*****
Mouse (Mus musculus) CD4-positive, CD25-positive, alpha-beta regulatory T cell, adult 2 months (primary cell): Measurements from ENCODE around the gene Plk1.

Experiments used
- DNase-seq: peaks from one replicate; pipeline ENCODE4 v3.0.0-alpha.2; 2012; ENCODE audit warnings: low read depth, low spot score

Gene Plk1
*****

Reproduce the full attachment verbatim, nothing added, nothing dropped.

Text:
Mouse (Mus musculus) CD4-positive, CD25-positive, alpha-beta regulatory T cell, adult 2 months (primary cell): Measurements from ENCODE around the gene Plk1.

Experiments used
- DNase-seq: peaks from one replicate; pipeline ENCODE4 v3.0.0-alpha.2; 2012; ENCODE audit warnings: low read depth, low spot score

Gene Plk1